SAN PEDRO, ACTUALLY spanking new social hub where whole timed to celebrate St Peter’s feast day on families come to skate on the all-weath- October 18. er artificial ice rink and enjoy the regular Other welcome upgrades have included food truck festivals. the €85 million tunnel diverting dangerOffice workers make a ous high-speed traffic beeline for its congenial below the town centre, cocktail bars on Friday and a much-needed unThe beachfront nights. derground car park. reveals clues of “San Pedro really does The bridge may be more Gehry’s Guggenit all,” says Sean ancient visitors have heim than typical AnWoolley, 47, CEO of dalus but it has forged Cloud Nine Properties, - a 3rd century strong new connections who has run his comRoman baths... with visitors who used pany from town for 15 to think Marbs ended at years. Puerto Banus. “The new boulevard and The €6 million boulevard it meanders urban park have become a magnet for over boasts an amphitheatre and is now new restaurants and bars and it has crethe official site of the town’s four-day ated a place that now offers something feria, the last of the year in Andalucia, for everyone,” he says proudly. “There is this charm and tradition of a typical Spanish town fused with trendy and cosmopolitan additions, from organic cafes to lively wine bars. When you couple this with its sandy beaches and fabulous promenade, San Pedro is pretty much perfect.” Beneath the glitzy exterior, San Pedranos are as friendly and unassuming as they were in their

GET YOUR KICKS: Down at the cable ski


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Culinary hive San Pedro has a great mix of restaurants, with new ones opening every month, writes Jon Clarke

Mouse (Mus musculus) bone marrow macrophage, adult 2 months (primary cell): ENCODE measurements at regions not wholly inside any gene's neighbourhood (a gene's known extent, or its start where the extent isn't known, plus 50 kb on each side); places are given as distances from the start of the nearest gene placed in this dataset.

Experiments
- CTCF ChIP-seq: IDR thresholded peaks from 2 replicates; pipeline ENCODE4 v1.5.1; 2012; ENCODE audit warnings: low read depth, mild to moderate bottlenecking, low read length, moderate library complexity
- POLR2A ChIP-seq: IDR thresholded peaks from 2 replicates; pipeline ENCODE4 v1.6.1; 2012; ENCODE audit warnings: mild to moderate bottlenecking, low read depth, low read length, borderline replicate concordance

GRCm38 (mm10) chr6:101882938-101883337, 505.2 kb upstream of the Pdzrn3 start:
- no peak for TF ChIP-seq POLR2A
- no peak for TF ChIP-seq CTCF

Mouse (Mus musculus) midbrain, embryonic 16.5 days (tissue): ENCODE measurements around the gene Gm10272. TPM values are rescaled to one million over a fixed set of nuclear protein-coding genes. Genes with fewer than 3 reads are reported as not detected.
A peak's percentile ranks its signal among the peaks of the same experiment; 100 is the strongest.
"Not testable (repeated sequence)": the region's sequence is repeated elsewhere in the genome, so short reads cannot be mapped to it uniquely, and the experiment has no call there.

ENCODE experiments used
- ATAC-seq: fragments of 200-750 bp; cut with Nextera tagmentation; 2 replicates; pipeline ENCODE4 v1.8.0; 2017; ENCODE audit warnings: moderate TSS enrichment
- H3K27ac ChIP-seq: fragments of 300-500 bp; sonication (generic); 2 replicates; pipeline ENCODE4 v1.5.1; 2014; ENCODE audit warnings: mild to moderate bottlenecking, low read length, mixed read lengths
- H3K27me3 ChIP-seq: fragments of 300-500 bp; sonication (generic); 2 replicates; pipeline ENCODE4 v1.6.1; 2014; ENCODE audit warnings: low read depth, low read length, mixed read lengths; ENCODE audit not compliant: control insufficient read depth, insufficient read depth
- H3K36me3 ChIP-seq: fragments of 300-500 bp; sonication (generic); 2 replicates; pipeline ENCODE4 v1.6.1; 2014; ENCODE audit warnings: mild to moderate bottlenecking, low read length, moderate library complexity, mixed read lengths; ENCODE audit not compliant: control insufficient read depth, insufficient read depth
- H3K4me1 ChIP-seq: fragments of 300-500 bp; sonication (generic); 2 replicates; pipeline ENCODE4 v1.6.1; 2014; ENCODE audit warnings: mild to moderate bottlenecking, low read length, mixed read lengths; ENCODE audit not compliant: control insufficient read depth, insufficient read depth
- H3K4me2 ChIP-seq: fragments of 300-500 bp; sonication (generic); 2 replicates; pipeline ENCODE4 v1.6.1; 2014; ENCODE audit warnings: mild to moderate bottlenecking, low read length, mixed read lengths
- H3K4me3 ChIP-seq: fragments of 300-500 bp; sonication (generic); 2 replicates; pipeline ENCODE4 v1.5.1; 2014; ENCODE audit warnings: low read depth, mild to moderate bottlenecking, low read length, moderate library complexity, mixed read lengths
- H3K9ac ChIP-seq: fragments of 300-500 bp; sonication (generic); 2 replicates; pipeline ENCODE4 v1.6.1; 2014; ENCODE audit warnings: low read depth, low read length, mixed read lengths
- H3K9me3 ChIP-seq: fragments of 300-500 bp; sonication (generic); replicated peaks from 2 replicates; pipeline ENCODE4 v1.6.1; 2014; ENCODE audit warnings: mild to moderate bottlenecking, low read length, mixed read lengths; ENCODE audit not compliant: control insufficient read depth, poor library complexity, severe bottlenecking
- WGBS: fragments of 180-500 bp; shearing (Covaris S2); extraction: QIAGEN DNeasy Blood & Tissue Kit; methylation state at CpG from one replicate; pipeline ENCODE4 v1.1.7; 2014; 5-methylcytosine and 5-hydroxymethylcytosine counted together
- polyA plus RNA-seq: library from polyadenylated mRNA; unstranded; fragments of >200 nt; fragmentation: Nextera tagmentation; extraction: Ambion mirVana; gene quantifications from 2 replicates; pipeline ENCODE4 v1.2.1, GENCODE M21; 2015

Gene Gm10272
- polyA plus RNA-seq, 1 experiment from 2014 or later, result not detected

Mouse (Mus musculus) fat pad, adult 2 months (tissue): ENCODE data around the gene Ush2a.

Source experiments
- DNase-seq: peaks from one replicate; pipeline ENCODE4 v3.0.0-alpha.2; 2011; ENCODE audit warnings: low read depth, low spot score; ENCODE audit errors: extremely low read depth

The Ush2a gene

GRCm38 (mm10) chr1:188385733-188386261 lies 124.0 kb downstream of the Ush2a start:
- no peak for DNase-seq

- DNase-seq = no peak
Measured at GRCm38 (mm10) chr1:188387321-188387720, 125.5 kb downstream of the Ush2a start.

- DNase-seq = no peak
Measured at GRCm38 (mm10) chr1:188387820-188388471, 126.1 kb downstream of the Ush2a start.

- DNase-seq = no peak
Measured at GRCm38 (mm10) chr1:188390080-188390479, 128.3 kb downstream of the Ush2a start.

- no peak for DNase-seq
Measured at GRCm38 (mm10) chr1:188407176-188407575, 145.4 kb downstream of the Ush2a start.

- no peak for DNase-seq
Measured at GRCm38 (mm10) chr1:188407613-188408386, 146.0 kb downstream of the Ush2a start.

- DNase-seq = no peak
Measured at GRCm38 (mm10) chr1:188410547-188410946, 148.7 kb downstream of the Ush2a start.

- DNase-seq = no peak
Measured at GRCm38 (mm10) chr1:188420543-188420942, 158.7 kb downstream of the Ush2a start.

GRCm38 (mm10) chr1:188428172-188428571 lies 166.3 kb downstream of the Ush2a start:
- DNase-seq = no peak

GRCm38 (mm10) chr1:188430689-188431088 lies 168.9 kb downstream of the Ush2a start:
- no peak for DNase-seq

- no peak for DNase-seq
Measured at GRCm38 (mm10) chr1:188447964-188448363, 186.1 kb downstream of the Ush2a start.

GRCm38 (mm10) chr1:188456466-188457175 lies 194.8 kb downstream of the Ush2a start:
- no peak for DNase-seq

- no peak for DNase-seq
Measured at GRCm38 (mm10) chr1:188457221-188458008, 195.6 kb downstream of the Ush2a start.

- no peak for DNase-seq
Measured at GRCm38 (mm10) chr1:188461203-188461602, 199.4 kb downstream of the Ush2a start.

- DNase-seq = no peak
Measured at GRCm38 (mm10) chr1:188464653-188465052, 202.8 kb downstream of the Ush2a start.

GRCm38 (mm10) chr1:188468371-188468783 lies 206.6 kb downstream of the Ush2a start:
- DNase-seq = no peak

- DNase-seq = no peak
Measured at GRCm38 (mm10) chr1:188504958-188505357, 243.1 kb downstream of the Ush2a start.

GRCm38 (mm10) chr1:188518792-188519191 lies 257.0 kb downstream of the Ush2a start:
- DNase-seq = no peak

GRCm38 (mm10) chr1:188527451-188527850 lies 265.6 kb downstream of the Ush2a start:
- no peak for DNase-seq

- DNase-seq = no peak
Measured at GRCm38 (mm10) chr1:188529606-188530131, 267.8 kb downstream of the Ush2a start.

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T’S the fastest-growing culinary scene on the Costa del Sol. Blink and you will miss the opening of a new restaurant on or near the celebrated Boulevard. The knives have been drawn in a turf war between literally dozens of new restaurants that have opened since the celebrated urban project was finished three years ago. Everything from Swedish to Argentinian and Japanese to French... most nations are represented in this pavement tussle, which is good for the end user. “It’s been an exciting first year for us,” explains Pablo Castillo, 41, who opened his exciting Savor restaurant last year. “There is a lot happening in San Pedro and it’s perhaps no surprise being so close to Marbella,” he continues. His new spot is part of what is fast becoming known as ‘Restaurant Row’ among those-in-theknow in the town. It was here, in Calle Andalucia, after all, that Alfredo opened his famous same-name restaurant in the heart of San Pedro well over three decades ago. His neighbour Pub Charles has been around for nearly 40 years too, while, the excellent La Bodega del Cantinero is well over a decade. The newest arrival is Hustle N Flow, an original and healthy concept, which opened a couple of months ago at the other end. Restaurante Alfredo is the most remarkable of the places to eat here. And not just for its excellent food, which is traditional Andalucian, with some amazing tapas, such as mushrooms when in season, but for the fact it stays open for a near-record 364 days a year, only shutting on New Year’s Day. It is also a great place to find a buzz on an ordinary weekday and a more Spanish joint you cannot find, with its stuffed bull's heads (and plenty more) hanging from the walls. A true family affair, only its chef Ivan is an outsider and he’s been knocking around for over 20 years. Father Alfredo and his sons and daughter offer a great mix of meat and fish and plenty of seasonal fare to boot. Oh, and there is a great shady terrace outside ideal for business lunches, while inside for winter is rarely anything but packed. Next door you should also try out La Bodega

DYNAMO: Alberto pours sherry the proper way